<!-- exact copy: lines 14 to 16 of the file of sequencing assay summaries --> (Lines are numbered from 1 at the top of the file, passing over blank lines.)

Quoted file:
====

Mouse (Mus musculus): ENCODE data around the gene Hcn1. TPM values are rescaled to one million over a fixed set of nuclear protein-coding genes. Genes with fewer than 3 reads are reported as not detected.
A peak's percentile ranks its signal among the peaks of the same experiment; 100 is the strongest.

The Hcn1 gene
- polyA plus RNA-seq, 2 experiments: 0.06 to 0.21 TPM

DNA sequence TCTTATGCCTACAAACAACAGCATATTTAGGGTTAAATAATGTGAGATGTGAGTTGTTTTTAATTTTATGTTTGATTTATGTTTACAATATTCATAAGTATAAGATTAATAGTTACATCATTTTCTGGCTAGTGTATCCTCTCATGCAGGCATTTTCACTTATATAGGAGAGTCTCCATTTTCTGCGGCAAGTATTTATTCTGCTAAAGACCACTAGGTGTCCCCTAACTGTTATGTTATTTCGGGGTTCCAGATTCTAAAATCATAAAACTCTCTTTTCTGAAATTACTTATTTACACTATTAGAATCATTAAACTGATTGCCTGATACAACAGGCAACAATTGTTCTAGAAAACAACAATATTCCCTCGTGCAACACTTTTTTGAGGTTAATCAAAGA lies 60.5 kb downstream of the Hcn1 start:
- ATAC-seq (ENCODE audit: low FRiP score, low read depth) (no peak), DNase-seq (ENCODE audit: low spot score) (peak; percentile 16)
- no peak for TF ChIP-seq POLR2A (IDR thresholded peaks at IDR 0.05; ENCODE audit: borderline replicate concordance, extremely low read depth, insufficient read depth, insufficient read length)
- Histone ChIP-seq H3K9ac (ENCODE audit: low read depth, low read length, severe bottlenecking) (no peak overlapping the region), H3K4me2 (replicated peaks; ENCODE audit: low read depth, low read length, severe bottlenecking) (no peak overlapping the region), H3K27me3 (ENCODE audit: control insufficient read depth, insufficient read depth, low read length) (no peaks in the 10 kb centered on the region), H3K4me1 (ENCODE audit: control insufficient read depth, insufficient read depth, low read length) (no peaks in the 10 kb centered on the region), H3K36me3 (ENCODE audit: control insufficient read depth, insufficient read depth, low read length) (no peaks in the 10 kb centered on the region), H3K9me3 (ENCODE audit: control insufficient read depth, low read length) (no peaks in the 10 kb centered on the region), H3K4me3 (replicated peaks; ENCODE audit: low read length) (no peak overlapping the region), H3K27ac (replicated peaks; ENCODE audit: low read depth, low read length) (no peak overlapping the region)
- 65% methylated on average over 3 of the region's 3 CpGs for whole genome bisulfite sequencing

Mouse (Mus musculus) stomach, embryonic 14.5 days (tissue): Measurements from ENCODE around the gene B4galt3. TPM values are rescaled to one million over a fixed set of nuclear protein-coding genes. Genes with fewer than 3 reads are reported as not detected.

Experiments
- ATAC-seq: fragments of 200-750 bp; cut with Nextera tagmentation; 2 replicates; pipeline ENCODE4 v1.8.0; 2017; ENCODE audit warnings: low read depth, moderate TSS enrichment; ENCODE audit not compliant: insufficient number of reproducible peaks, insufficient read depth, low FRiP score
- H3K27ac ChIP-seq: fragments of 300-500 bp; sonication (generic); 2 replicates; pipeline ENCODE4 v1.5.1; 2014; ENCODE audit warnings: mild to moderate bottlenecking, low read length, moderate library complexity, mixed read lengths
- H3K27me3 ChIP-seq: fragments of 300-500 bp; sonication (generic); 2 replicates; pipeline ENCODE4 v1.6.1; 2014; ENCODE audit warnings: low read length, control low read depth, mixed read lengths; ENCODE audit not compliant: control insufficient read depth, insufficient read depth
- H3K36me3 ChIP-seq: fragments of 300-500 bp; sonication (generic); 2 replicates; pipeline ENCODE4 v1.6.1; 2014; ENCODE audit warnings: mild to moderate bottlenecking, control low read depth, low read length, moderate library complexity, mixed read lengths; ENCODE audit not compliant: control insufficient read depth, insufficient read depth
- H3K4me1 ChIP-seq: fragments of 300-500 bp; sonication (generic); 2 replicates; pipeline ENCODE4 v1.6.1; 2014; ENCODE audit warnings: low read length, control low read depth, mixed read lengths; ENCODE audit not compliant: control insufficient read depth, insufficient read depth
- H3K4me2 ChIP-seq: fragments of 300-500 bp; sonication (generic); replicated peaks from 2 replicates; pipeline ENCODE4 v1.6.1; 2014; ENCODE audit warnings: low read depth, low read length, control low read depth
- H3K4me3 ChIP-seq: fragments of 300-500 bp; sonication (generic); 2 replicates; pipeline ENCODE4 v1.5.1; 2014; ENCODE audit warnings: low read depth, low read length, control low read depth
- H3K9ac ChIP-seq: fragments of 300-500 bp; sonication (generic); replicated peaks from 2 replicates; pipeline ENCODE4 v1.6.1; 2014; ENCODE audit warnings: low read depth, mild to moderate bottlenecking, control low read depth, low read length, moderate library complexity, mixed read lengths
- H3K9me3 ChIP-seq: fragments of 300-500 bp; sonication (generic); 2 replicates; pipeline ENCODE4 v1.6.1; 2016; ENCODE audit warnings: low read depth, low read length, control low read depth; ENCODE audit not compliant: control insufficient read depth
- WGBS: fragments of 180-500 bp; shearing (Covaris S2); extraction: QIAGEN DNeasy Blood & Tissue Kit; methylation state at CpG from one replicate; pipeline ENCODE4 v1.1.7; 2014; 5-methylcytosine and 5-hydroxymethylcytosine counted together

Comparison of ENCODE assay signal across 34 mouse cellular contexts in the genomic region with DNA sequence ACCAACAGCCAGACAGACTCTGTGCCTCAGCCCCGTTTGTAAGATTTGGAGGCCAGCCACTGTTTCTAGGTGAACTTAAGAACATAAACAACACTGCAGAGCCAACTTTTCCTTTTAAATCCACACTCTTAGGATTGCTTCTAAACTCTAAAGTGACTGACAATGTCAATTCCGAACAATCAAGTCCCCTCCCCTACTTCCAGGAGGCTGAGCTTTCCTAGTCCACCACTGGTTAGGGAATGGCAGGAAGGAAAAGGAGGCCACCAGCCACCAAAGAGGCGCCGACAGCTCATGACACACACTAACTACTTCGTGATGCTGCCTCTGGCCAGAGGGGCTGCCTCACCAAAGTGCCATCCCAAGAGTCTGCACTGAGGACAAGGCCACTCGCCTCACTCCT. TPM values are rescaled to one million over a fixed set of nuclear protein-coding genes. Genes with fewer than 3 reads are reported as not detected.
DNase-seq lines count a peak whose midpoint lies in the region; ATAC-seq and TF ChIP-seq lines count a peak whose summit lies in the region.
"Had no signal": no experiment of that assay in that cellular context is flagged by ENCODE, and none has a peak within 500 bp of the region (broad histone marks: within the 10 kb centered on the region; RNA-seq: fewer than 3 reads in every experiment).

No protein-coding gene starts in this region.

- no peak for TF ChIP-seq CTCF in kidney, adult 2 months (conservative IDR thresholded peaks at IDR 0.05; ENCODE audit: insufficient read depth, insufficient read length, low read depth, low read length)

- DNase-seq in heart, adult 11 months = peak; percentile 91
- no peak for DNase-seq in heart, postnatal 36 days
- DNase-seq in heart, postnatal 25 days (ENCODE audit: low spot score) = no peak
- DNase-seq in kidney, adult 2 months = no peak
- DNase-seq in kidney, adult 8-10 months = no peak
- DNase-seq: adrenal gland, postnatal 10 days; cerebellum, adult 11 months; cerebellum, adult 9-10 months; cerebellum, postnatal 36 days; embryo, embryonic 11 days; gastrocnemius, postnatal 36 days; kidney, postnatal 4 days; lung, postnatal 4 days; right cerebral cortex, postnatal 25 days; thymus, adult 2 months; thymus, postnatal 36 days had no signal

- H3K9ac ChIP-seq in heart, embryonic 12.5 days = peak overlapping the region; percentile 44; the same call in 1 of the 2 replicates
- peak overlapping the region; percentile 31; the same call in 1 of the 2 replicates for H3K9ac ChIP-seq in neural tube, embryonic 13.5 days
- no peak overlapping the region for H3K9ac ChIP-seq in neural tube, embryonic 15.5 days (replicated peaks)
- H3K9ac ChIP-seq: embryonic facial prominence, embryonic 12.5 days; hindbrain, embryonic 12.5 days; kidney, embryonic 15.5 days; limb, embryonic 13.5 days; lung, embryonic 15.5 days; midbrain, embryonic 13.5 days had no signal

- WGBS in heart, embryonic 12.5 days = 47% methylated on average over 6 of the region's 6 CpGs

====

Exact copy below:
- H3K27me3 ChIP-seq: fragments of 300-500 bp; sonication (generic); 2 replicates; pipeline ENCODE4 v1.6.1; 2014; ENCODE audit warnings: low read length, control low read depth, mixed read lengths; ENCODE audit not compliant: control insufficient read depth, insufficient read depth
- H3K36me3 ChIP-seq: fragments of 300-500 bp; sonication (generic); 2 replicates; pipeline ENCODE4 v1.6.1; 2014; ENCODE audit warnings: mild to moderate bottlenecking, control low read depth, low read length, moderate library complexity, mixed read lengths; ENCODE audit not compliant: control insufficient read depth, insufficient read depth
- H3K4me1 ChIP-seq: fragments of 300-500 bp; sonication (generic); 2 replicates; pipeline ENCODE4 v1.6.1; 2014; ENCODE audit warnings: low read length, control low read depth, mixed read lengths; ENCODE audit not compliant: control insufficient read depth, insufficient read depth